6 Tips for Buying Your First Applicant Tracking System

Applicant tracking systems_2

It’s no secret that buying new HR tech is difficult. From researching vendors to demoing your top choices, it is a time-consuming process that your HR team could be putting into more important parts of your business, like your people.

However, in the case of applicant tracking systems, it’s a necessary evil. Applicant tracking systems (ATS’s) are software solutions designed to organize recruiting and hiring data to help HR teams build a pipeline of talent. While originally created to help enterprise, corporations manage thousands of job applications at a time, ATS’s are now used by companies of all sizes. Time spent shopping for an ATS translates into returns on investment of decreased time-to-fill, increased recruiter productivity, and changes in the hiring funnel.

If you’re an ATS novice, it can be overwhelming to look into buying a software you’ve never used before. As such, we put together a list of 6 useful tips to help you buy your first applicant tracking system.

1. Do your research

If you don’t know where to start, reach out to peers from different companies and ask about their experiences. How did they decide on their ATS? How many vendors did they demo? What features were most important to them? Not everything will translate to your search, but getting a sense of what to expect can be useful.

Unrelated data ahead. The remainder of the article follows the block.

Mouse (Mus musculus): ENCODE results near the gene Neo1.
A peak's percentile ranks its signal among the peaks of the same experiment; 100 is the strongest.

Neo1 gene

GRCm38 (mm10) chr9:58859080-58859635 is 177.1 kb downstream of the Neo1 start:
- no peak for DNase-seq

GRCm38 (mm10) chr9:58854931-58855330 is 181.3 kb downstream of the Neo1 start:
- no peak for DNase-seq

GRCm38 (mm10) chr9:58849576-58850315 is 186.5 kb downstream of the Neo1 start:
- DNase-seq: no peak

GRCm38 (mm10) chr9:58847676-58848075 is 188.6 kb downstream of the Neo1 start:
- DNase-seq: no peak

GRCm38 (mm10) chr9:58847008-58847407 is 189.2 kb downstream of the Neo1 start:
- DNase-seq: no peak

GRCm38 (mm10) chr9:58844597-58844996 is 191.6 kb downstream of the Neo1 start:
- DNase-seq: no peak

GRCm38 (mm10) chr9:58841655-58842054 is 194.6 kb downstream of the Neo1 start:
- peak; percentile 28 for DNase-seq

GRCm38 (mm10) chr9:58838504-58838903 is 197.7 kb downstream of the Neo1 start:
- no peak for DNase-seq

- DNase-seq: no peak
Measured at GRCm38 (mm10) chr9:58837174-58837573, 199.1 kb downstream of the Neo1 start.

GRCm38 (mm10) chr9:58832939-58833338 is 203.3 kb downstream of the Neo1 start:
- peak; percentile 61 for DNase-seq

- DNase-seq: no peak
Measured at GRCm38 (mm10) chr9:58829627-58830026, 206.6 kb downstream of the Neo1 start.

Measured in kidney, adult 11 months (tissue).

After talking to some peers, you can do some homework by using Google search to see what’s out there. Keep in mind that there are hundreds of ATS vendors out there, so instead of using search results to find the right vendor, use it instead to find resources that are designed to cut out the first 5 – 10 hours of research on your part.

Advertisement



2. Nail down must-have features

Applicant tracking systems can have many different features, including candidate relationship management, data and analytics dashboards, employee branding, career sites, and much more. It’s easy to get overwhelmed when each vendor tells you about dozens of different functions that sound great in theory, but might not be used in practice.

Therefore, it’s important to create a detailed list of features you need from your first ATS. Write down a few “must-have” functionalities which will significantly shorten your vendor list. When it comes to narrowing down further, make a list of “nice-to-haves.” That way, you end up with an ATS that fits your baseline needs but also has some extra features that fit your specific use cases.

3. Work with your whole team

Your recruiters and hiring managers have plenty of experience with the hiring process. Ask them about pitfalls they’ve seen, such as missing out on passive job seekers or a top hire choosing a different opportunity. Every recruiter has a story to tell about a hole somewhere in the hiring funnel, so use those stories to inform your ATS decision.

Employees also have feedback they could share about their hiring. What worked? What didn’t work? The hiring process is different for a software engineer versus a demand generation specialist, so learning from individual experiences can help you when hiring for similar roles.